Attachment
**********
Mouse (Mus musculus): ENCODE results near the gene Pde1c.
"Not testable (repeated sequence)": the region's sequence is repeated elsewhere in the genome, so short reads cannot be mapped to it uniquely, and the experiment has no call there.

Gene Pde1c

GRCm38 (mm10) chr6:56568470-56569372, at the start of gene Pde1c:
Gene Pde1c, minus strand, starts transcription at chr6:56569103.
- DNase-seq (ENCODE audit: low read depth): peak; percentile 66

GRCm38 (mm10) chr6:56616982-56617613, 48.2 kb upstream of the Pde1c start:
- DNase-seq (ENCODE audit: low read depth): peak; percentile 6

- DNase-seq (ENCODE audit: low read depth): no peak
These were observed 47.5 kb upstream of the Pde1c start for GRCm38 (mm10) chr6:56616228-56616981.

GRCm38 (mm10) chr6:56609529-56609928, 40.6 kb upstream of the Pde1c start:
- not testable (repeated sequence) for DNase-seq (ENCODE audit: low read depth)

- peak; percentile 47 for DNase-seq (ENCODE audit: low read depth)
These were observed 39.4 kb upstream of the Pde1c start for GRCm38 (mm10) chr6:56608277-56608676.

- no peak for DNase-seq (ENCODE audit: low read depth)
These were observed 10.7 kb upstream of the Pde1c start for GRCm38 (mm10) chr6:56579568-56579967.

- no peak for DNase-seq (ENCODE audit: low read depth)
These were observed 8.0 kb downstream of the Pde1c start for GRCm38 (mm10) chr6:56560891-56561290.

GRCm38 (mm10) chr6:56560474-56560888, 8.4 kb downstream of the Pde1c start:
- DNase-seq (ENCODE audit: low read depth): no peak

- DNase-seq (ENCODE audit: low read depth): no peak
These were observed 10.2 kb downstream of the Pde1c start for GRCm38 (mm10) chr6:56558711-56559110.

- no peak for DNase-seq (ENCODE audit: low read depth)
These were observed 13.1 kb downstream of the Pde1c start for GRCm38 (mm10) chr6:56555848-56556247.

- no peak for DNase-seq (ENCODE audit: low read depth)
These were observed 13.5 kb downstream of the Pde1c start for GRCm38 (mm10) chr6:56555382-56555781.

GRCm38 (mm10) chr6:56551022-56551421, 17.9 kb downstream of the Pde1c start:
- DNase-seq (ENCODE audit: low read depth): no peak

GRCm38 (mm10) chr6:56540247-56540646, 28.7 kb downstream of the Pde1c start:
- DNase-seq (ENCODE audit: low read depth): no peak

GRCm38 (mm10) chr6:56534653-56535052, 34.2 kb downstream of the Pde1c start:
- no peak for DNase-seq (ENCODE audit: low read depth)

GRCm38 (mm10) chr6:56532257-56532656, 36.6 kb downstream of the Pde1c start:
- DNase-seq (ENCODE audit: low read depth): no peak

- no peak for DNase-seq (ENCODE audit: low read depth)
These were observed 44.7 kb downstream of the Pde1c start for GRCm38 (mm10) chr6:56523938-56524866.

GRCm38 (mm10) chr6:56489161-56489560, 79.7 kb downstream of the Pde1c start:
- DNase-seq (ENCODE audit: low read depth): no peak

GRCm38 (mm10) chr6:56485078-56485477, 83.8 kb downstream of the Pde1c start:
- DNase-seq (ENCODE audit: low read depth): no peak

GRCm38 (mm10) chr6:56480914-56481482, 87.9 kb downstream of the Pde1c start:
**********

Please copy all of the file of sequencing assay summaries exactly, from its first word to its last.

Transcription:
Mouse (Mus musculus): ENCODE results near the gene Pde1c.
"Not testable (repeated sequence)": the region's sequence is repeated elsewhere in the genome, so short reads cannot be mapped to it uniquely, and the experiment has no call there.

Gene Pde1c

GRCm38 (mm10) chr6:56568470-56569372, at the start of gene Pde1c:
Gene Pde1c, minus strand, starts transcription at chr6:56569103.
- DNase-seq (ENCODE audit: low read depth): peak; percentile 66

GRCm38 (mm10) chr6:56616982-56617613, 48.2 kb upstream of the Pde1c start:
- DNase-seq (ENCODE audit: low read depth): peak; percentile 6

- DNase-seq (ENCODE audit: low read depth): no peak
These were observed 47.5 kb upstream of the Pde1c start for GRCm38 (mm10) chr6:56616228-56616981.

GRCm38 (mm10) chr6:56609529-56609928, 40.6 kb upstream of the Pde1c start:
- not testable (repeated sequence) for DNase-seq (ENCODE audit: low read depth)

- peak; percentile 47 for DNase-seq (ENCODE audit: low read depth)
These were observed 39.4 kb upstream of the Pde1c start for GRCm38 (mm10) chr6:56608277-56608676.

- no peak for DNase-seq (ENCODE audit: low read depth)
These were observed 10.7 kb upstream of the Pde1c start for GRCm38 (mm10) chr6:56579568-56579967.

- no peak for DNase-seq (ENCODE audit: low read depth)
These were observed 8.0 kb downstream of the Pde1c start for GRCm38 (mm10) chr6:56560891-56561290.

GRCm38 (mm10) chr6:56560474-56560888, 8.4 kb downstream of the Pde1c start:
- DNase-seq (ENCODE audit: low read depth): no peak

- DNase-seq (ENCODE audit: low read depth): no peak
These were observed 10.2 kb downstream of the Pde1c start for GRCm38 (mm10) chr6:56558711-56559110.

- no peak for DNase-seq (ENCODE audit: low read depth)
These were observed 13.1 kb downstream of the Pde1c start for GRCm38 (mm10) chr6:56555848-56556247.

- no peak for DNase-seq (ENCODE audit: low read depth)
These were observed 13.5 kb downstream of the Pde1c start for GRCm38 (mm10) chr6:56555382-56555781.

GRCm38 (mm10) chr6:56551022-56551421, 17.9 kb downstream of the Pde1c start:
- DNase-seq (ENCODE audit: low read depth): no peak

GRCm38 (mm10) chr6:56540247-56540646, 28.7 kb downstream of the Pde1c start:
- DNase-seq (ENCODE audit: low read depth): no peak

GRCm38 (mm10) chr6:56534653-56535052, 34.2 kb downstream of the Pde1c start:
- no peak for DNase-seq (ENCODE audit: low read depth)

GRCm38 (mm10) chr6:56532257-56532656, 36.6 kb downstream of the Pde1c start:
- DNase-seq (ENCODE audit: low read depth): no peak

- no peak for DNase-seq (ENCODE audit: low read depth)
These were observed 44.7 kb downstream of the Pde1c start for GRCm38 (mm10) chr6:56523938-56524866.

GRCm38 (mm10) chr6:56489161-56489560, 79.7 kb downstream of the Pde1c start:
- DNase-seq (ENCODE audit: low read depth): no peak

GRCm38 (mm10) chr6:56485078-56485477, 83.8 kb downstream of the Pde1c start:
- DNase-seq (ENCODE audit: low read depth): no peak

GRCm38 (mm10) chr6:56480914-56481482, 87.9 kb downstream of the Pde1c start: